There’s no substitute for tangy tomatillos. These unique fruits have their own texture and taste. Growing your own will give you a healthy harvest for salsa verde and other delicious recipes. Follow these master gardening tips, and you’ll see how easy it is to grow tomatillos.
How to Grow Tomatillos From Seed
Starting tomatillos from seed is much like growing tomatoes. They need warm temperatures and sunshine. Tomatillo seeds have a high germination rate and are quick to sprout.
Pro Tips for fail-proof tomatillo seed germination
Start tomatillo seeds indoors 10 to 12 weeks before planting outside. This will give you plenty of time for the seedlings to develop and be strong for transplanting.
Plant tomatillo seeds 1/4” deep in small pots. You will be potting up at least once, possibly twice, so there’s no need to start in the largest possible pot.
For fast seed germination, keep the seeds moist and the soil temperature between 70 - 80º F. Tomatillo seeds will germinate in 5 to 10 days.
Once the seeds have sprouted, water tomatillo seedlings from the bottom to prevent damping off.
When the first true leaves emerge, transplant the seedling into a larger container. Between the time the tomatillo seedlings sprout and when they go outside in the garden, you will need to pot up. This means transplanting the seedlings into a larger pot before they become root bound. Potting up tomatillo seedlings also produces a stronger root system. When potting up, plant the tomatillo seedling deeper than it was. You can bury it up to the bottom leaves. Each time you transplant or pot up, you can plant the stem deeper to allow for better root growth. Like tomatoes, tomatillos will produce more roots from their stem when they touch the soil.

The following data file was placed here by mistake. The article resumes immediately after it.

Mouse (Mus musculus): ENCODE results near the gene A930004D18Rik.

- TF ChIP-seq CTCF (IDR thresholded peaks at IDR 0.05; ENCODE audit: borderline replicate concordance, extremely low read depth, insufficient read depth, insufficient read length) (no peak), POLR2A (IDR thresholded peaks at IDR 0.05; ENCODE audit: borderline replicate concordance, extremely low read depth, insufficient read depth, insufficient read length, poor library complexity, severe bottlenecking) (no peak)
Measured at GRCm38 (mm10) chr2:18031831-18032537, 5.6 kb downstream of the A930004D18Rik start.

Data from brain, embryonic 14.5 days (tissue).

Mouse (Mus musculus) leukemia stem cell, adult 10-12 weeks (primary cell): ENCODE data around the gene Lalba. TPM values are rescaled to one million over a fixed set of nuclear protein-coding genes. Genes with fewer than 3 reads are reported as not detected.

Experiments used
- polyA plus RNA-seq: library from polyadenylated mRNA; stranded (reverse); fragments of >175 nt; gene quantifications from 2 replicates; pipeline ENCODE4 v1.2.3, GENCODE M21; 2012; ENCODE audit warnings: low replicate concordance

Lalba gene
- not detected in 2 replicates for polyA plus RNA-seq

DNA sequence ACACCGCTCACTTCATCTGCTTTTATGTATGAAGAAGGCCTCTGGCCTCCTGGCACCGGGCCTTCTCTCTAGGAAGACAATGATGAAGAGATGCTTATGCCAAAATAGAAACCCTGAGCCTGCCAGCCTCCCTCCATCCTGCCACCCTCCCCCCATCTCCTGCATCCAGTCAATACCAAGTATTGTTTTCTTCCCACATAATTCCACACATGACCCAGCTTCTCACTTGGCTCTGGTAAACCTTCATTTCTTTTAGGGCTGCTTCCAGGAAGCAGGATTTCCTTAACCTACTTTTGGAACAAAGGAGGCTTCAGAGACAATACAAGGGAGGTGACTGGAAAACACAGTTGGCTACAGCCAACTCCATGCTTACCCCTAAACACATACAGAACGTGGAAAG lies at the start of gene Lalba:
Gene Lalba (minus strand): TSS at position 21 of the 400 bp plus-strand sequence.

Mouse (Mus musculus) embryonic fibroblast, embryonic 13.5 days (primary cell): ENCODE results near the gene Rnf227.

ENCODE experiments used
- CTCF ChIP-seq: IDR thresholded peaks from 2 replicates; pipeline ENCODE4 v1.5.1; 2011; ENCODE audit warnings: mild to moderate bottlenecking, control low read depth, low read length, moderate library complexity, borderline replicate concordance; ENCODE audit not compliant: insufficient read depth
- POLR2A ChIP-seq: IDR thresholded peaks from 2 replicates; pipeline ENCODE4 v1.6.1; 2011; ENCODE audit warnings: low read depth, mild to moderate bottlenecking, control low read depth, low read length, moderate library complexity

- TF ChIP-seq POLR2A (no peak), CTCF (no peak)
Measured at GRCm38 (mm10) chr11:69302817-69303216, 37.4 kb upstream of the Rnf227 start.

Once the tomatillo seedlings are growing, the soil temperature can be 65 to 70º F.
Harden off tomatillo plants before transplanting outdoors.
Pro Tips for transplanting tomatillo seedlings
How to grow tomatillo plants
The most important tip for a successful harvest of tomatillos is to grow at least 2 plants next to each other. Tomatillos flowers cannot pollinate themselves or flowers on the same plant. They need to cross-pollinate with another tomatillo plant. The plants need to be close enough that bees and other pollinating insects can easily move from plant to plant, fertilizing the flowers.
Location is important. Tomatillos need full sun, so choose a location that gets at least 6 hours of direct sunlight daily. They love the heat and will thrive in hot climates.